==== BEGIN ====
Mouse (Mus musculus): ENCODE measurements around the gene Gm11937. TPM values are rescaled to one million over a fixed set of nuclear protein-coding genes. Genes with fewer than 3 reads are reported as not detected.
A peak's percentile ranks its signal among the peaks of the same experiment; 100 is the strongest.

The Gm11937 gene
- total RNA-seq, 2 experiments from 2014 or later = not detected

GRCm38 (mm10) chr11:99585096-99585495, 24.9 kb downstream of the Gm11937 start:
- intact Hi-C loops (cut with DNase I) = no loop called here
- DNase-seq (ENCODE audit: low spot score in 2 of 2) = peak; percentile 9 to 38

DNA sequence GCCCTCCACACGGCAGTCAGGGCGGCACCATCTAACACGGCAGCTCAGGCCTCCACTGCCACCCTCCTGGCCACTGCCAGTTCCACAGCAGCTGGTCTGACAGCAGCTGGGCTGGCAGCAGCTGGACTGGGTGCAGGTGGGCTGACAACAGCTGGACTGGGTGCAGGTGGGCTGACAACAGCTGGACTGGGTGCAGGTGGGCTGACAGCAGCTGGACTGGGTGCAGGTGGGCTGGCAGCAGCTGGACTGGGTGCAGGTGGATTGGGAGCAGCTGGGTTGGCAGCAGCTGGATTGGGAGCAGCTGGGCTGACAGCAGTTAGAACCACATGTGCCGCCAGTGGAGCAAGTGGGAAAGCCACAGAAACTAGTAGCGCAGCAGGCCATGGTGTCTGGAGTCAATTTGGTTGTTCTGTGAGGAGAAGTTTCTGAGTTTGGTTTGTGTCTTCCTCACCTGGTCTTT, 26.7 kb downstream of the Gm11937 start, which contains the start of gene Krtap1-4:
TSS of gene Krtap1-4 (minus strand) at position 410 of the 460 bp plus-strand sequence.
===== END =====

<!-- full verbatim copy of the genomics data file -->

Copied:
Mouse (Mus musculus): ENCODE measurements around the gene Gm11937. TPM values are rescaled to one million over a fixed set of nuclear protein-coding genes. Genes with fewer than 3 reads are reported as not detected.
A peak's percentile ranks its signal among the peaks of the same experiment; 100 is the strongest.

The Gm11937 gene
- total RNA-seq, 2 experiments from 2014 or later = not detected

GRCm38 (mm10) chr11:99585096-99585495, 24.9 kb downstream of the Gm11937 start:
- intact Hi-C loops (cut with DNase I) = no loop called here
- DNase-seq (ENCODE audit: low spot score in 2 of 2) = peak; percentile 9 to 38

DNA sequence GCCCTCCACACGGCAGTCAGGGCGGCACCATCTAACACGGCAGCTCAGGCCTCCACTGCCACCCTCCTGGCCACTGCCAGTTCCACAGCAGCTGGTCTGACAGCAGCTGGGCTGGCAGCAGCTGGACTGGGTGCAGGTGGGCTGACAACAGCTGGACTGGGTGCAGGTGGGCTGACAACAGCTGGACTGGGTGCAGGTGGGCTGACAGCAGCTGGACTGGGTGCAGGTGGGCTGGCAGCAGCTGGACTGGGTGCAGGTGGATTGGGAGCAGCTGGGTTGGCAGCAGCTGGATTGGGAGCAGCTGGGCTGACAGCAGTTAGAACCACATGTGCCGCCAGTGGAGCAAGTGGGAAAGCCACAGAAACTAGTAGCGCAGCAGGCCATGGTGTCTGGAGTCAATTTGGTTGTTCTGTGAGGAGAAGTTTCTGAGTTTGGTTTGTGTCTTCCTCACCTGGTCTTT, 26.7 kb downstream of the Gm11937 start, which contains the start of gene Krtap1-4:
TSS of gene Krtap1-4 (minus strand) at position 410 of the 460 bp plus-strand sequence.